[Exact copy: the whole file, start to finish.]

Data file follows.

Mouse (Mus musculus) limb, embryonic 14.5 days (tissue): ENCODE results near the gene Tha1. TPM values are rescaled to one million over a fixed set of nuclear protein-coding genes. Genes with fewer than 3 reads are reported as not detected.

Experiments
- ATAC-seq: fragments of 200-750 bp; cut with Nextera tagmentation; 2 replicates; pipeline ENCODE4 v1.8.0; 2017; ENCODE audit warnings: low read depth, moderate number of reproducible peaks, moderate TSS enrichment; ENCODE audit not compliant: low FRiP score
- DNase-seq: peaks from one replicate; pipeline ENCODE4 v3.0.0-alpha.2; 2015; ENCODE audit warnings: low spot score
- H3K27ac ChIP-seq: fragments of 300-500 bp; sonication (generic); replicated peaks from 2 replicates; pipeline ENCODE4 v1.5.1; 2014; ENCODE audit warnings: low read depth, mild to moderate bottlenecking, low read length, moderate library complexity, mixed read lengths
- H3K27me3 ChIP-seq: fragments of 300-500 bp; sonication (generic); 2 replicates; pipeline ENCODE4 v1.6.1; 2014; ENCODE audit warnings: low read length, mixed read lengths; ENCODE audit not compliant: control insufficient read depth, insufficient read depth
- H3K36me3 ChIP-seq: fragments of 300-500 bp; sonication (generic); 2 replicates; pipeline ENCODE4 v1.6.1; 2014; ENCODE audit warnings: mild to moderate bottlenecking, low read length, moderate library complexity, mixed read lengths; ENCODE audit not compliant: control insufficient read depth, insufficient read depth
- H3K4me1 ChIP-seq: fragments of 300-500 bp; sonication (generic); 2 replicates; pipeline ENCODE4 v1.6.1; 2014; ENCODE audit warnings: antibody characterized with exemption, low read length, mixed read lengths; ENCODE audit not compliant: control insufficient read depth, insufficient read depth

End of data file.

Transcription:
Mouse (Mus musculus) limb, embryonic 14.5 days (tissue): ENCODE results near the gene Tha1. TPM values are rescaled to one million over a fixed set of nuclear protein-coding genes. Genes with fewer than 3 reads are reported as not detected.

Experiments
- ATAC-seq: fragments of 200-750 bp; cut with Nextera tagmentation; 2 replicates; pipeline ENCODE4 v1.8.0; 2017; ENCODE audit warnings: low read depth, moderate number of reproducible peaks, moderate TSS enrichment; ENCODE audit not compliant: low FRiP score
- DNase-seq: peaks from one replicate; pipeline ENCODE4 v3.0.0-alpha.2; 2015; ENCODE audit warnings: low spot score
- H3K27ac ChIP-seq: fragments of 300-500 bp; sonication (generic); replicated peaks from 2 replicates; pipeline ENCODE4 v1.5.1; 2014; ENCODE audit warnings: low read depth, mild to moderate bottlenecking, low read length, moderate library complexity, mixed read lengths
- H3K27me3 ChIP-seq: fragments of 300-500 bp; sonication (generic); 2 replicates; pipeline ENCODE4 v1.6.1; 2014; ENCODE audit warnings: low read length, mixed read lengths; ENCODE audit not compliant: control insufficient read depth, insufficient read depth
- H3K36me3 ChIP-seq: fragments of 300-500 bp; sonication (generic); 2 replicates; pipeline ENCODE4 v1.6.1; 2014; ENCODE audit warnings: mild to moderate bottlenecking, low read length, moderate library complexity, mixed read lengths; ENCODE audit not compliant: control insufficient read depth, insufficient read depth
- H3K4me1 ChIP-seq: fragments of 300-500 bp; sonication (generic); 2 replicates; pipeline ENCODE4 v1.6.1; 2014; ENCODE audit warnings: antibody characterized with exemption, low read length, mixed read lengths; ENCODE audit not compliant: control insufficient read depth, insufficient read depth